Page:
include data tables along with the Annual Reports, so that the numbers are clear when one compares
one year to another.
SUSTAIN RATES/FORCE ALLEGATIONS: JUST OVER 1% UPHELD
Low Sustain Rate: IPR claims a 5% sustain rate for all allegations, citing 10 findings of
among 221 allegations investigated. However, PCW's annual analysis looks at how many
misconduct claims were received rather than those investigated. In 2020 it was 10 of 738, or 1.4%.
+x The previous sustain rates by PCW's calculations were 1.8% in 2016, 3.6% in 2017, 3.3% in
2018 and 1.1% in 2019. It's not clear why these numbers are so low. If it is because many protest-
related allegations were hard to prove, there is no way to know since the Annual Report, the IPR
Director's monthly reports, and the online reporting on protest complaints all do not reveal the
outcomes of those investigations.
See our chart at
Force Sustain Rate: As noted above, of 222 Force allegations (according to appendix page
were sustained. Since 2002, officers were only found out of policy for Use of Force 29 times,
making a 1.2% sustain rate for those allegations divided over 2495 filed.+x That overall average is
slightly lower than this year's overall sustain rate of 1.4%, but considerably lower than the five year
average of 2.2% for all allegations.+x Notably the Force sustain rate went up since we last reported
on it because IPR's dashboard now includes seven sustained findings in 2016, previously reported
as just one.+x
What's the Total Number? The figure of 222 Force allegations comes from page 2 of the
However, the IPR's online dashboard gives that number as 156, and adding up the various types of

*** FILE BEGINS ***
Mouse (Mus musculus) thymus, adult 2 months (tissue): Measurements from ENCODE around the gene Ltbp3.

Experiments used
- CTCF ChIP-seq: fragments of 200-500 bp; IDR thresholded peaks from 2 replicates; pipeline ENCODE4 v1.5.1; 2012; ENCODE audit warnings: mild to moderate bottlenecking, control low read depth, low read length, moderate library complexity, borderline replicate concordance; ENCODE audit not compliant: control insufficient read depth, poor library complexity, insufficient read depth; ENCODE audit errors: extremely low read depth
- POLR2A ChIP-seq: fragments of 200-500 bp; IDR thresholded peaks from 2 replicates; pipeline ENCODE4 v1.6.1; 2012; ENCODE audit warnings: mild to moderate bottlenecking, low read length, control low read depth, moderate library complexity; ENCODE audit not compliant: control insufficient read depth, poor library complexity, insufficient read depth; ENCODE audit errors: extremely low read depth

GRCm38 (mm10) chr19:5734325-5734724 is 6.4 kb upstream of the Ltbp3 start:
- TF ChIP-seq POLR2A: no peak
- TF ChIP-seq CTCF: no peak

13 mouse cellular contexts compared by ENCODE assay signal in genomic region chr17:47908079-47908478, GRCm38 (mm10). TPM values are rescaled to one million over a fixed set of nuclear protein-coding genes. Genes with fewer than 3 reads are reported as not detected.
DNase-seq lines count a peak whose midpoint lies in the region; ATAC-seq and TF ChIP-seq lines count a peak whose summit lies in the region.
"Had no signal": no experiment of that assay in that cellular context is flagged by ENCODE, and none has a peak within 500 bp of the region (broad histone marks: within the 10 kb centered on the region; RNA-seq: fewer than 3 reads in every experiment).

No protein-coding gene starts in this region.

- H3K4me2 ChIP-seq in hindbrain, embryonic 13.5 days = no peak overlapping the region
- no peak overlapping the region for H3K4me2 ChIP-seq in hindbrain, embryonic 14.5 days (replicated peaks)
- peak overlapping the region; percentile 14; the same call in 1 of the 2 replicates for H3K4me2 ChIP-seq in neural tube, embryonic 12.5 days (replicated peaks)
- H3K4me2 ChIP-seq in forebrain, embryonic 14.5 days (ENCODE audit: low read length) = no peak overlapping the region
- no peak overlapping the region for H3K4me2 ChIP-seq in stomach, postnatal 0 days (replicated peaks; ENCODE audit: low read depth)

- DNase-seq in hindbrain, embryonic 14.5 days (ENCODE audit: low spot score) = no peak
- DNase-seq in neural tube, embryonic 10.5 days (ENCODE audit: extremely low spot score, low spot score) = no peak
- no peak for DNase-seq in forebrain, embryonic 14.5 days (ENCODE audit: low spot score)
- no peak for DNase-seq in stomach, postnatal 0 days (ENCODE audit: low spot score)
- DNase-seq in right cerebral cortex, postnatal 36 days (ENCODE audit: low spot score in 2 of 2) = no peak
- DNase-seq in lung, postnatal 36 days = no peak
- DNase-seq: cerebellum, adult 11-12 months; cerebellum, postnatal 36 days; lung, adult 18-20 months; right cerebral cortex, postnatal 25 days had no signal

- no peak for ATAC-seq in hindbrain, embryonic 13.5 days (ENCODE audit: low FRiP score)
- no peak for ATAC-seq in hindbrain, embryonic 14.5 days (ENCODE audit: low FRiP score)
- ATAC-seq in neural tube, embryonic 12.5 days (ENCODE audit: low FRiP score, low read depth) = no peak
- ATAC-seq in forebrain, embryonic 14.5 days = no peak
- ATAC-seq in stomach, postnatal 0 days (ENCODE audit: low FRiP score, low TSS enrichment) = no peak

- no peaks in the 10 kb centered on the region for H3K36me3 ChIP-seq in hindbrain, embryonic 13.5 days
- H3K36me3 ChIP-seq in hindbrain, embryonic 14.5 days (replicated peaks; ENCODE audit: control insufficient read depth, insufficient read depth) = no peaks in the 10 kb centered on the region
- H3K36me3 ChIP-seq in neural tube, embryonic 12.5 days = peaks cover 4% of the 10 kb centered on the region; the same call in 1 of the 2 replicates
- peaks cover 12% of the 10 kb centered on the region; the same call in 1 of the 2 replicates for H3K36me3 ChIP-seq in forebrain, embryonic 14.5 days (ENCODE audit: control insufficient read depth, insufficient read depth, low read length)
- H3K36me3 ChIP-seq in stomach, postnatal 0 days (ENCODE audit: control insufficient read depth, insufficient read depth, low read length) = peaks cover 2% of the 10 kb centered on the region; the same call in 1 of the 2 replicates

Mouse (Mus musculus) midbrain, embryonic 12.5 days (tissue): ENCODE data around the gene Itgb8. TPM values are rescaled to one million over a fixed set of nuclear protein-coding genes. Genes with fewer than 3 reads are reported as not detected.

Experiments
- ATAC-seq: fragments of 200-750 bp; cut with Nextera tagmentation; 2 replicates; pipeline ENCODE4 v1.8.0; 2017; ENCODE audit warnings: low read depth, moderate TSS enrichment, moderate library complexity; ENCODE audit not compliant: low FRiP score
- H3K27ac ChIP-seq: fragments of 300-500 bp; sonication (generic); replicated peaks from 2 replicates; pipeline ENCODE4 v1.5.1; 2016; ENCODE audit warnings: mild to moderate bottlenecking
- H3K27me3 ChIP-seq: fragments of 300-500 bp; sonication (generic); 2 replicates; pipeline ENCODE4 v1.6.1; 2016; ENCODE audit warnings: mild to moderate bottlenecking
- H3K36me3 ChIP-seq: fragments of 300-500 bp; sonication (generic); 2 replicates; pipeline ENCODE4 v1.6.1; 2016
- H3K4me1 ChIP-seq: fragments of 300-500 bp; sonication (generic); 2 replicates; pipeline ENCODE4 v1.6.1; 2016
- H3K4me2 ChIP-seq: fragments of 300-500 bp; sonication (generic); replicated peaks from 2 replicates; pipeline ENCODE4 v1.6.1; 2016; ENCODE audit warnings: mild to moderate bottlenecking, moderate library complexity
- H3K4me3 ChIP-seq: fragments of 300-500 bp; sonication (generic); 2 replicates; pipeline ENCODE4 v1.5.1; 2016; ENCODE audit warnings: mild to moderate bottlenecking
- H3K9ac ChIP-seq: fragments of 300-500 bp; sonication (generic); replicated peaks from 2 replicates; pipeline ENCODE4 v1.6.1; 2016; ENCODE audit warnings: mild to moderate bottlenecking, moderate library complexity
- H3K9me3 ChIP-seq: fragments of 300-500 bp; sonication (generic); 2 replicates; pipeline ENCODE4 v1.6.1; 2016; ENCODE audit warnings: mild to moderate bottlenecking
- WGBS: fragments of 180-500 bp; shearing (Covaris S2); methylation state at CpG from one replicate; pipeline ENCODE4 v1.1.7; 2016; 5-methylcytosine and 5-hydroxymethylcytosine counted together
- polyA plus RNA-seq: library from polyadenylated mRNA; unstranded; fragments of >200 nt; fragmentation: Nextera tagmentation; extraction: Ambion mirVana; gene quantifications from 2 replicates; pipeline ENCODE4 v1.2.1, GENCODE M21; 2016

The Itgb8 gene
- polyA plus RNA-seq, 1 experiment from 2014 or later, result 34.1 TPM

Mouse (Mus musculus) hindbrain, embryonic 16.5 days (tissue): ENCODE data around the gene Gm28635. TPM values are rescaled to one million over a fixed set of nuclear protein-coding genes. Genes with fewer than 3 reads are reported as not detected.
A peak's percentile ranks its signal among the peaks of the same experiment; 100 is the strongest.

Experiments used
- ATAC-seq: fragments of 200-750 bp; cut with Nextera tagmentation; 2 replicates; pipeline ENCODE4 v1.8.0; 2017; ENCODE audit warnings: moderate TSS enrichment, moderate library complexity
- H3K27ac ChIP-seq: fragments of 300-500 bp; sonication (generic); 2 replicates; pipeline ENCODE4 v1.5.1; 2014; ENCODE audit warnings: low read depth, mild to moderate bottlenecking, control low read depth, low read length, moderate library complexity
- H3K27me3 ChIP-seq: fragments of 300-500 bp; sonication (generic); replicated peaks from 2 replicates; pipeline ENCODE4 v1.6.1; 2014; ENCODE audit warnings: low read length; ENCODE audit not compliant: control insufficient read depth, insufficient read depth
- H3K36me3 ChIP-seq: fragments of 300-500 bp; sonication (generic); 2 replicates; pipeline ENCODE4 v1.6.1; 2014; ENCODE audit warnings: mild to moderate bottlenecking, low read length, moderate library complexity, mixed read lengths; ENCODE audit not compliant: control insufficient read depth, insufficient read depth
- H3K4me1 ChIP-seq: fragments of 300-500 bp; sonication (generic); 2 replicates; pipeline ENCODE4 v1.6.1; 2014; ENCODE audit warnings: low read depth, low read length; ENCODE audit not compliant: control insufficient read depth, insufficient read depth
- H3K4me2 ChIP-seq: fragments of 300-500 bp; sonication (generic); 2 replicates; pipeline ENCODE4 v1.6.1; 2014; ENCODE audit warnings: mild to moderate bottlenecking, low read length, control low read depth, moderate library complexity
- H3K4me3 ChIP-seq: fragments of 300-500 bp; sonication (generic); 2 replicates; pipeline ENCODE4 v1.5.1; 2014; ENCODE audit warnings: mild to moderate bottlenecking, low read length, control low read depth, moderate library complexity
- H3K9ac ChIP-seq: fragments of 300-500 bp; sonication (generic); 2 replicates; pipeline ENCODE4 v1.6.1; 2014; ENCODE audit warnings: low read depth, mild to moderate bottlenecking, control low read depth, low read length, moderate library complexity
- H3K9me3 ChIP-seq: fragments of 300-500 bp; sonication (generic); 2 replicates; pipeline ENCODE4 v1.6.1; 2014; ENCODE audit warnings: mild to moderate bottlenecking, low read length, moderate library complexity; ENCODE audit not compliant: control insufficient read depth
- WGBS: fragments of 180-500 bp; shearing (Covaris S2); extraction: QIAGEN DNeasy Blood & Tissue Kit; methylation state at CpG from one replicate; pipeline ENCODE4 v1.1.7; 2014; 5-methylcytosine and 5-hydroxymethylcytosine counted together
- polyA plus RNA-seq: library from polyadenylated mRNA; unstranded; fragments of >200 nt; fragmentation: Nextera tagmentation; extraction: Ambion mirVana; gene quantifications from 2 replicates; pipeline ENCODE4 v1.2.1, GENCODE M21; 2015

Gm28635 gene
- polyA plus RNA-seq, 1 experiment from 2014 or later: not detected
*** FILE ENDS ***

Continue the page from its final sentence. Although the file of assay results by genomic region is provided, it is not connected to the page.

Force allegations (hands/feet=50, "other force"=38, impact munition=18, point firearm=15, strike
with instrument=10, takedown=6, chemical use=5, restraints=3, reporting=2 and firearm use=2),
there are only 149.+x This is an example of how frustrating it can be to determine what actually
Compare This To Overall Use of Force: The Bureau puts out Quarterly Force Reports
many times officers used force.*-2 In the past, PCW compared the number of cases to the number
of complaints to estimate how many people filed complaints versus how many were subjected to
force. That number was 9% in 2019 and 13% in 2016. This year PCW is adding the number of
non-protest cases (639) to the number of protest applications of force (6463), seeing as the Bureau
admits the protest number is likely an undercount. (Officers either didn't know how many people
they subjected to force or didn't know how many times they used force if it was a repeated action.)
Thus, of 7102 incidents involving force, using the Bureau's 222 allegations figure, the percentage of
those generating complaints in 2020 was 3%.+x PCW hopes there will be less force used in 2021
to see whether that suspiciously low rate continues.
Why Force Complaints Were Dismissed: IPR identifies why 41 protest-related allegations
dropped (p. 3) and why all kinds of complaints were closed (given as percentages, not numbers, on
p. 4 of the appendix). However, after the DOJ Agreement went into effect, Force allegations are all
supposed to be investigated unless there is "clear and convincing evidence" not to do so. In 2018,
29 allegations were dismissed for other reasons (see our 2018 analysis). In 2020, 25 Force
allegations were not investigated, again none for the reason DOJ allows. Nine were due to the
complainant being unavailable, eight were because the complainant had "another remedy" (which
PCW continues to find is not consistent with the DOJ Agreement or community expectations),
seven were because no misconduct was alleged and in one case the officer could not be identified.
This is 11% of the 222 allegations, down from about 30% in 2018.+x
Deadly Force: Where Is It?: IPR is involved in deadly force incident investigations. They
investigators out to observe the scene post-shooting, monitor the investigation, vote at the Police
Review Board hearing, and maintain a dashboard showing the location and number of incidents per